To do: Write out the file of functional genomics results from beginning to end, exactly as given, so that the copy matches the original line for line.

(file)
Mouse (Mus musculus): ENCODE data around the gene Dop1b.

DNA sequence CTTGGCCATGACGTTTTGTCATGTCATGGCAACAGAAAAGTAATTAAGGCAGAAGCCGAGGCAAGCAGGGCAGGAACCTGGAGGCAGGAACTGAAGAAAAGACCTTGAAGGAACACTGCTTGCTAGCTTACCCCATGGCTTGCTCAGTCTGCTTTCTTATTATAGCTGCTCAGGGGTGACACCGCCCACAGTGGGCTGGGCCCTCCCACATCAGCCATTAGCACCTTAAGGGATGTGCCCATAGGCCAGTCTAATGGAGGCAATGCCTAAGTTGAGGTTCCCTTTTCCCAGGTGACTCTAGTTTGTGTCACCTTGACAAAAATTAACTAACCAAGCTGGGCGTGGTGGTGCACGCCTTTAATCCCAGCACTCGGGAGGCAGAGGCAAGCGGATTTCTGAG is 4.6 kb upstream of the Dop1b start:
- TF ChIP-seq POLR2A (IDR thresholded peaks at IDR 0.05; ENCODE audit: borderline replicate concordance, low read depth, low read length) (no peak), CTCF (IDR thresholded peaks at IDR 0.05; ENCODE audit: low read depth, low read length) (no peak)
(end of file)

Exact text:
Mouse (Mus musculus): ENCODE data around the gene Dop1b.

DNA sequence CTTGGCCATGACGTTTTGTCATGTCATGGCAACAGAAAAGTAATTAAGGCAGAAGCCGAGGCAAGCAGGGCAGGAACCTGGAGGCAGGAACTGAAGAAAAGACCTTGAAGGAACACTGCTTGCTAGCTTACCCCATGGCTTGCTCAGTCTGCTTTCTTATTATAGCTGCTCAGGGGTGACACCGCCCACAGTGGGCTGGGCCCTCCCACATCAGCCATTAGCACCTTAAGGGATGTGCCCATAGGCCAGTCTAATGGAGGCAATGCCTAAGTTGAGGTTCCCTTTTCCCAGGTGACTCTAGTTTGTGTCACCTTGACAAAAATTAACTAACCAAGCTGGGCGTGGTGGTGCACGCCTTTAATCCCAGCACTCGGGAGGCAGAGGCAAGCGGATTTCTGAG is 4.6 kb upstream of the Dop1b start:
- TF ChIP-seq POLR2A (IDR thresholded peaks at IDR 0.05; ENCODE audit: borderline replicate concordance, low read depth, low read length) (no peak), CTCF (IDR thresholded peaks at IDR 0.05; ENCODE audit: low read depth, low read length) (no peak)